Great battery life (for a smaller handset): A big part of the reason why smaller phones often have lesser processors in them is so that manufacturers can eke out the most of their often meagre batteries. In a smaller frame you can only pack so much battery storage, so that’s to be expected. We didn’t expect the Huawei P10 to dethrone the current (and much larger) battery champion, the Samsung Galaxy S8+, and indeed it didn’t. What it did manage to do, though, was impress us overall with what it could do with its 3,200mAh battery. Here’s how the Huawei P10 compared in benchmarked battery performance using Geekbench’s older Battery test:
Handset Geekbench 3 Battery Test Duration Geekbench 3 Battery Score Galaxy S8+ 14:55:30 8955 Samsung Galaxy S8 11:47:50 7078 Apple iPhone 7 Plus 11:11:20 6713 Huawei P10 9:31:30 5523 Google Pixel XL 9:14:20 5543 LG G6 9:09:30 5495 Huawei Mate 9 9:00:30 5330 Apple iPhone 7 7:50:10 4701 HTC U Ultra 7:25:40 4456 Apple iPhone SE 4:27:10 2671
It is possible to run the P10 down in a single day if you’re a heavy user, although the inclusion of Huawei’s supercharger in the box means it’s a doddle to top its battery up very quickly if you have a power point to hand.
- Really competitive pricing: The Huawei P10 is $100 more than the P9 was when it launched, but it’s bringing quite a bit more to the table, and, critically, it’s much cheaper outright than many other flagship handsets. If you’re annoyed by the constant stream of $1000+ flagships, the P10 is a particularly fine choice.
Huawei P10: Why you might not want one
- Where’s my water resistance? Huawei has yet to integrate proper, lab-tested water resistance into any of its phones. Its positioning on that feature is that it’s a cost-saving measure that would otherwise tilt the P10’s pricing up unacceptably. We’re seeing it increasingly as a key feature for premium phones, but without it, you get the P10 wet at your risk.
- Only a Full HD display: The larger P10 Plus sports a WQHD display, but the P10 makes do with a 1080p display instead. Ridiculously high resolutions are perhaps overkill on smaller screens, but you can get 1080p on true budget phones these days, and it’s not a great compliment to the P10’s excellent camera, either.
- Very limited colour choices: When Huawei announced the P10 back at Mobile World Congress, it seemed very likely that we’d only see a subset of the available colours officially in Australia. That’s indeed the case, with only the Graphite Black version available at full retail, while the Dazzling Blue is an Optus exclusive, and Vodafone has the Gold variant locked down. Or in other words, if you do want the other colours, you’ll have to import them.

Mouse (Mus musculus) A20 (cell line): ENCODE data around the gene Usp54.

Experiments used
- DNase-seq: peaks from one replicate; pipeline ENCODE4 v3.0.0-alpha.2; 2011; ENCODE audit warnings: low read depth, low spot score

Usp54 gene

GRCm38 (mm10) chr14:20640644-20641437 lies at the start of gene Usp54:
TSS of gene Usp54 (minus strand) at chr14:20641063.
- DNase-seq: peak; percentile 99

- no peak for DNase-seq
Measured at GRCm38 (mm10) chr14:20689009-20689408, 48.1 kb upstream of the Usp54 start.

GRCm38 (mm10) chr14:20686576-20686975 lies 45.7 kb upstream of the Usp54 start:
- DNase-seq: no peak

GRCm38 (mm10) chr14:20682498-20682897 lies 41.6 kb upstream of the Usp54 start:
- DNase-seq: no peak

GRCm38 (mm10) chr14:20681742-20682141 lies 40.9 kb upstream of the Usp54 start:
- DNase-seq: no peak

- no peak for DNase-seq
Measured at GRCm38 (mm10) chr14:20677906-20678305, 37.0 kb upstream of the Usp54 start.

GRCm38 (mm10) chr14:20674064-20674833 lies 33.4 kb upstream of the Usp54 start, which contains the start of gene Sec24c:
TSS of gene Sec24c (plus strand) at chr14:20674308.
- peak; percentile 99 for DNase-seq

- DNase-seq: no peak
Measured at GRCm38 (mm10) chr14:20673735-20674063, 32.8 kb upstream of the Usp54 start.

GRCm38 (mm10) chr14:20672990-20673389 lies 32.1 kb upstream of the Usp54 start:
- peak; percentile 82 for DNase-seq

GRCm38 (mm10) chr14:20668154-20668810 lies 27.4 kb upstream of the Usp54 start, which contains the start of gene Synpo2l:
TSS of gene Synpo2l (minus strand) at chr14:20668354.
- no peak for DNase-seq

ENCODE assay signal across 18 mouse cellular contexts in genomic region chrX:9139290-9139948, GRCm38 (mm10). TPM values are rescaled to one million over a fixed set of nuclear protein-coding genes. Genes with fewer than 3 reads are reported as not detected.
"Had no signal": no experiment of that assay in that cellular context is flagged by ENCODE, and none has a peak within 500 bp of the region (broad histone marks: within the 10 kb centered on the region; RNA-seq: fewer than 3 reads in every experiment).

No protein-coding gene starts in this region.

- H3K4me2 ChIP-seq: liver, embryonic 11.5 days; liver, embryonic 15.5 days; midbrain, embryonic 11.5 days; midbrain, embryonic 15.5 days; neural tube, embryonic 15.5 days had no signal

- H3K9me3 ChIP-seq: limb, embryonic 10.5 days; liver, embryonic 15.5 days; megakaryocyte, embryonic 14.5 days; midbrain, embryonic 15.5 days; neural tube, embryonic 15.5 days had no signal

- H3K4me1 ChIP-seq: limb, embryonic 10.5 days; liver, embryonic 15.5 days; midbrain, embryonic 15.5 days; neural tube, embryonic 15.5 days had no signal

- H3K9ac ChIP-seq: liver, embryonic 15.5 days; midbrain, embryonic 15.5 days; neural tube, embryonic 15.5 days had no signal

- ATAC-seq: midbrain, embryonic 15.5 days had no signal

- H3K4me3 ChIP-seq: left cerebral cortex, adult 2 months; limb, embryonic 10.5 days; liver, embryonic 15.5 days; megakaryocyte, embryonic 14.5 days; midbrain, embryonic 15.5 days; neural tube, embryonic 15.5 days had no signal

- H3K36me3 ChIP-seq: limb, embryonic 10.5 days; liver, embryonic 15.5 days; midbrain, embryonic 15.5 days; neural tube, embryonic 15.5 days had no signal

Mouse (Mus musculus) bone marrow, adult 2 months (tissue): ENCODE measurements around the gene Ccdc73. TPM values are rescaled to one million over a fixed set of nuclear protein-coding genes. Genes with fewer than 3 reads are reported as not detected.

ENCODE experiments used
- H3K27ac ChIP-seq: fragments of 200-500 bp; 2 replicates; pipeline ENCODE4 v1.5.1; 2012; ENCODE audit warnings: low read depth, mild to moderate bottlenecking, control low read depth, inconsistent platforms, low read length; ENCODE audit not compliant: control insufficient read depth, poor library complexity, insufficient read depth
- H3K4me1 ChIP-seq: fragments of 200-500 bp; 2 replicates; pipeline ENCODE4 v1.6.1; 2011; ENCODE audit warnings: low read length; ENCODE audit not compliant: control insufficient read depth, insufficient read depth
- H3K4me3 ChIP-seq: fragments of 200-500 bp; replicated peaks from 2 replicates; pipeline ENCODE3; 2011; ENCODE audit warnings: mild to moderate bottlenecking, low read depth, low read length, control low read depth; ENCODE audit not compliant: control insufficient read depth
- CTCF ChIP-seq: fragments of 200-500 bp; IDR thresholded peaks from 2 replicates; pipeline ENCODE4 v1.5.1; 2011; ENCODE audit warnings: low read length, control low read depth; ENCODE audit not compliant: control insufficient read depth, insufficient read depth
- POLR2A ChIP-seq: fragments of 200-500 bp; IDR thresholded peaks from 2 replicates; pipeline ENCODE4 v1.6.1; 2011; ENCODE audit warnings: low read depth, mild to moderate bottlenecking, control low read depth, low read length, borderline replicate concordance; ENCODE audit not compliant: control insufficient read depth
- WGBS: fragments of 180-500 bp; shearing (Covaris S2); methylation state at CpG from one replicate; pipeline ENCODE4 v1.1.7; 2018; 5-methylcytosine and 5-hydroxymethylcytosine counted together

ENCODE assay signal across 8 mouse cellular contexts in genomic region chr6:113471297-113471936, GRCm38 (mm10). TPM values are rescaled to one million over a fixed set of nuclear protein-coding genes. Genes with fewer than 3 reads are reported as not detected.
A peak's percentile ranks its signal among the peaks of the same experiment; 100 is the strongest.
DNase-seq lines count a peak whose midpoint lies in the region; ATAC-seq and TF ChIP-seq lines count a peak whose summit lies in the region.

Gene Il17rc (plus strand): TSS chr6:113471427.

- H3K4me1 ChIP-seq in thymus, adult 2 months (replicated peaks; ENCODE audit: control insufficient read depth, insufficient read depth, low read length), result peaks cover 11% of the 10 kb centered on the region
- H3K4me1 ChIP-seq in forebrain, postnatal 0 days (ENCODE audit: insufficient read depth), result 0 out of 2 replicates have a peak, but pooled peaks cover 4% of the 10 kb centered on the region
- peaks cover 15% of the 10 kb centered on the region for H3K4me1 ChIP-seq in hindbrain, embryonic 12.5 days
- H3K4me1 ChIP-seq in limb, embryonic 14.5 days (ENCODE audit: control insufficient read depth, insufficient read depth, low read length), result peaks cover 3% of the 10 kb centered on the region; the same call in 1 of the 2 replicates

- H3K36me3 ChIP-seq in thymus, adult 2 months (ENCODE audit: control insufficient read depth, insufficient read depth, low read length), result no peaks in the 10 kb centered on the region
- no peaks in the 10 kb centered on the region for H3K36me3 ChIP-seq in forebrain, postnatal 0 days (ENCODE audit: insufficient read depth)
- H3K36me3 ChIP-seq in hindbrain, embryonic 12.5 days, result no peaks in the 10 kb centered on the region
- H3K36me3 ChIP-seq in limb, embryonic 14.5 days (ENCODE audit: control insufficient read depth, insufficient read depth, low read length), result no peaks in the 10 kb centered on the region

Who is it best suited for? What are my other options?
The rise in screen sizes has been a boon if you’re a fan of the phablet form factor, but not so much if you want a smaller but powerful phone. There just aren’t that many options to choose from, and what’s available tends to be hobbled either in performance or battery life terms.
Huawei’s P10 skips merrily past both of those obstacles, and what’s more, it does so at a price point that puts the rest of the competition on notice. As such, it’s a genuinely compelling prospect if you’re after a smaller phone.
If you wanted the P10’s essential feature set in a larger handset, there’s obviously the P10 Plus, but also Huawei’s own Mate 9, which rocks in with a $100 price premium over the P10 itself. You could also consider any number of mid-range smaller phones, where you’d save on the purchase price, in some cases to a considerable degree, although you wouldn’t get the same mix of performance, camera and battery life that you get with the P10.
Where can I get it?
The Huawei P10 is available in Graphite Black outright in Australia for $899 from 25 May 2017.
The P10 is also available through Optus in Graphite Black or Dazzling Blue on contract or from Vodafone in Graphite Black or Gold finishes.
Huawei P10 Specifications
|Front Camera||8MP F1.9|
|Rear Camera||20MP monochrome/12MP Dual|
|Processor||Kirin 960 octa-core|